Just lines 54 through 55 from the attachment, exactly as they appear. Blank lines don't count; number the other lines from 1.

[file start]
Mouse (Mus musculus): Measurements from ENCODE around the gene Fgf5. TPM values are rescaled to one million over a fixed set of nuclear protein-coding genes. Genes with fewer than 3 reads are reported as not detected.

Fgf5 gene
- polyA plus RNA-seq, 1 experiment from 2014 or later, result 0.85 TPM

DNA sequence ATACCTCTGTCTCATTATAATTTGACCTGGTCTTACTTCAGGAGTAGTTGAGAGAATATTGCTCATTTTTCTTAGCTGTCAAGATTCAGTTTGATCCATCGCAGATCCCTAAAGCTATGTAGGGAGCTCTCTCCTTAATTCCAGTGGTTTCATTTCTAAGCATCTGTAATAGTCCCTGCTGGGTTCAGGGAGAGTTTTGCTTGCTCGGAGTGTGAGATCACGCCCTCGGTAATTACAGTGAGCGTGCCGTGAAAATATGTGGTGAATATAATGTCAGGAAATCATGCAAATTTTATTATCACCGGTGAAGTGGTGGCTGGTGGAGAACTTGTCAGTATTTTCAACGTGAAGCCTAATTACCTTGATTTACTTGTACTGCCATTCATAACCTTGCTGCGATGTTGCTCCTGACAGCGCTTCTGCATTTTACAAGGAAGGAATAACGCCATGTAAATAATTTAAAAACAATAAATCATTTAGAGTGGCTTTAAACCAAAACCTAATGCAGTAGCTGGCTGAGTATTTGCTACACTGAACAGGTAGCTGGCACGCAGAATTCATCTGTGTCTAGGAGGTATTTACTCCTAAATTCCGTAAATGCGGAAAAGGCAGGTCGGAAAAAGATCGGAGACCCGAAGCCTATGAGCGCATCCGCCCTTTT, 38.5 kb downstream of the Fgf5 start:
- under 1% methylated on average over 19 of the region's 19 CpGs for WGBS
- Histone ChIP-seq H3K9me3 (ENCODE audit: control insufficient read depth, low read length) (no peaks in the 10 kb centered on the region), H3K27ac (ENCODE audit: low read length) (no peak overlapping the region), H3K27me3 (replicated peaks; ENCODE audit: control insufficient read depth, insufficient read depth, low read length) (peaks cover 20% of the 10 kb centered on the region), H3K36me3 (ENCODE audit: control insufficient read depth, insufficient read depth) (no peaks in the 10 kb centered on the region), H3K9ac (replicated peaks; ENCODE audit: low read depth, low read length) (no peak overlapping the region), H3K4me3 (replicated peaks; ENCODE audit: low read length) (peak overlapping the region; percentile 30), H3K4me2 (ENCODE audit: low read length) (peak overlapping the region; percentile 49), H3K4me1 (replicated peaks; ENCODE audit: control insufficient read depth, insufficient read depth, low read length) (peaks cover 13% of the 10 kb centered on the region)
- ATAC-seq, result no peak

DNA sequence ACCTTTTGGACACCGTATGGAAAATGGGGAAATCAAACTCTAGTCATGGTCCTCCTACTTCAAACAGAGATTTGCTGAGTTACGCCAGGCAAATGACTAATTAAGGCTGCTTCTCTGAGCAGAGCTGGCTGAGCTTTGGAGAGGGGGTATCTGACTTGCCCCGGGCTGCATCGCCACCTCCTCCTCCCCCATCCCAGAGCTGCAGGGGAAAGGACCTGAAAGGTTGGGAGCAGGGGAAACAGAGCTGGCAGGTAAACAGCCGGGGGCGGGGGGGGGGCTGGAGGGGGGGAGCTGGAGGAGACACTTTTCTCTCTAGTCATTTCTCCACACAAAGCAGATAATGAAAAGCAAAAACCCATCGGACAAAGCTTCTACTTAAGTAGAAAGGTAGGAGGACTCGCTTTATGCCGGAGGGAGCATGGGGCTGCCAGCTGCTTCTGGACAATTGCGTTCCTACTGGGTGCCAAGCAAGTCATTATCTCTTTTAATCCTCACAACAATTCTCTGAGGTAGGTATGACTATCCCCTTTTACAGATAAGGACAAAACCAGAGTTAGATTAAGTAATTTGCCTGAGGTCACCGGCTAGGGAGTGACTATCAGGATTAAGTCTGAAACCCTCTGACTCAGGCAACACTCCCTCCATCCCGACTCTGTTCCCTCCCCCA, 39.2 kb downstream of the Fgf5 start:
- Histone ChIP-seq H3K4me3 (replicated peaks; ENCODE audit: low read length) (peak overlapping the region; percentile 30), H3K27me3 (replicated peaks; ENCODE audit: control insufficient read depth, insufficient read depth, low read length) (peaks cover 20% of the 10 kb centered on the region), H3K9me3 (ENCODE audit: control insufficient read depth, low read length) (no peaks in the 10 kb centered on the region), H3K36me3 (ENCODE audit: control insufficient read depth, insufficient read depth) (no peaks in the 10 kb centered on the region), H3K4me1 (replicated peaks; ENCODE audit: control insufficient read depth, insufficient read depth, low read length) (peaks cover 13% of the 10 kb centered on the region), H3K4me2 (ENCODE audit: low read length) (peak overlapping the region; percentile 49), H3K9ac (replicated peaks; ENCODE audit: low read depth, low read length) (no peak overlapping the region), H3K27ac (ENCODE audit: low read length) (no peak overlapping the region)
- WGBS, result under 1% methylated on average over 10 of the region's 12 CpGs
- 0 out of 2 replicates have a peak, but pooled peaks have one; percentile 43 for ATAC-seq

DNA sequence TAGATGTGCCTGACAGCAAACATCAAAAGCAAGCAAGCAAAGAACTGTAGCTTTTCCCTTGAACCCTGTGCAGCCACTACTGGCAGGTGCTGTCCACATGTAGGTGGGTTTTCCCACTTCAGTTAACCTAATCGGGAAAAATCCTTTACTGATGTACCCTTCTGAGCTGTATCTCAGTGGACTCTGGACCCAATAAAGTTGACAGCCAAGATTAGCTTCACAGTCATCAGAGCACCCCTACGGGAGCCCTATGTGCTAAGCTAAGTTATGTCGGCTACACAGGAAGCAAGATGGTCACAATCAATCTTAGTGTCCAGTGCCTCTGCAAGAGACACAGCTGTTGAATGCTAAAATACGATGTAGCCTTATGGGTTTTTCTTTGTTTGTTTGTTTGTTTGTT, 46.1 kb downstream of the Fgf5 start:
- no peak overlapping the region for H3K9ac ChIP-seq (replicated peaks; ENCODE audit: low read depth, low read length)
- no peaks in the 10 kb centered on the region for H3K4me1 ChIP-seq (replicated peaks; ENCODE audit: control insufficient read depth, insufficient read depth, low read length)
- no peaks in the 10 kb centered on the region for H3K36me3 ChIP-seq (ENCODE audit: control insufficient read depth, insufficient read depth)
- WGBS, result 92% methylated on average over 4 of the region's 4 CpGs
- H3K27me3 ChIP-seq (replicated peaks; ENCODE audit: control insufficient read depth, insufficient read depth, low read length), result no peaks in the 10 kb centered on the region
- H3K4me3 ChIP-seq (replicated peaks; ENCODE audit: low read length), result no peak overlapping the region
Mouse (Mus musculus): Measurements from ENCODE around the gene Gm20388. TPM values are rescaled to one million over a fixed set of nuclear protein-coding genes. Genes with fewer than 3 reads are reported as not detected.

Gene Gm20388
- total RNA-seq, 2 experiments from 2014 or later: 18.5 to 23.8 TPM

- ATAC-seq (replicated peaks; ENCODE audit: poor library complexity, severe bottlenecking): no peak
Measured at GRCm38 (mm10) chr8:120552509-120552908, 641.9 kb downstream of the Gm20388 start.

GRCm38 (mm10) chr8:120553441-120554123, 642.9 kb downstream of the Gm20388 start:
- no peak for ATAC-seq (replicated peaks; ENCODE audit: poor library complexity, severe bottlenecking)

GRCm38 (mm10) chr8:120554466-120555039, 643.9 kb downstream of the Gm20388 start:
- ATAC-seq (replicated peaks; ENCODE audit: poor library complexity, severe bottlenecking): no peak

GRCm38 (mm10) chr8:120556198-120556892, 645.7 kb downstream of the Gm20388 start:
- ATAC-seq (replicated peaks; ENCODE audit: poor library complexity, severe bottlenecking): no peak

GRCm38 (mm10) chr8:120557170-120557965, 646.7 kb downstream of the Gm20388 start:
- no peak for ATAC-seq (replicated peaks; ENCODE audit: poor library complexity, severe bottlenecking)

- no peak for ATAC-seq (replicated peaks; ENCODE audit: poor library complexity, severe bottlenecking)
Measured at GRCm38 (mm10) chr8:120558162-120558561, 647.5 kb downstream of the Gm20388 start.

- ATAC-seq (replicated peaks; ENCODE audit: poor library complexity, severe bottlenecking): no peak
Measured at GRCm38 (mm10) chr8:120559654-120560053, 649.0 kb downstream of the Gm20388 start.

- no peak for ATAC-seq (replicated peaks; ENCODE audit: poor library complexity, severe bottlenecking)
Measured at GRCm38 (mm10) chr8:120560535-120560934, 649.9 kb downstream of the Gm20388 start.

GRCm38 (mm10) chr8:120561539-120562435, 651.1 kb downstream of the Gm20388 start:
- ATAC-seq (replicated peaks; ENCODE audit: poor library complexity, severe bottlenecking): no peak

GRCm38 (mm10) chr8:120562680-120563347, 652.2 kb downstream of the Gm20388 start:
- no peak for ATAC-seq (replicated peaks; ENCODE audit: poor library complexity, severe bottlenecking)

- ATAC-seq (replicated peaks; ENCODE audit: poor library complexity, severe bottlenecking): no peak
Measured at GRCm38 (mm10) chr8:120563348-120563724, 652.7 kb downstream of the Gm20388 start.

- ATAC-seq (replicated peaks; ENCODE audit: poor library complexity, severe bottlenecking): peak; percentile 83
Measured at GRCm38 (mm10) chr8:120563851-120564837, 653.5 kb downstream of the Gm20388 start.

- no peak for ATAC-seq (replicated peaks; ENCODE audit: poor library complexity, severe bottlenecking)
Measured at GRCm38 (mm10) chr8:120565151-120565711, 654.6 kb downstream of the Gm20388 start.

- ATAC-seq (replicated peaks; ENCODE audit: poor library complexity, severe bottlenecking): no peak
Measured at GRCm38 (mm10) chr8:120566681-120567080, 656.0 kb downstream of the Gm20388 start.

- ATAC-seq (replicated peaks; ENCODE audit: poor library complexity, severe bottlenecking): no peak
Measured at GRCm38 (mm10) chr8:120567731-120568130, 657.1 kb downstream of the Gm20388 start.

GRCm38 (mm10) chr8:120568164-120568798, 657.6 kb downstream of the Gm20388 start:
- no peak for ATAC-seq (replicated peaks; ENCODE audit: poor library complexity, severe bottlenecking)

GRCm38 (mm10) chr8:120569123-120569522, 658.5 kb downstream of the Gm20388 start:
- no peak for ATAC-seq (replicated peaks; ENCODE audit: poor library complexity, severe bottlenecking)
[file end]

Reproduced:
GRCm38 (mm10) chr8:120569123-120569522, 658.5 kb downstream of the Gm20388 start:
- no peak for ATAC-seq (replicated peaks; ENCODE audit: poor library complexity, severe bottlenecking)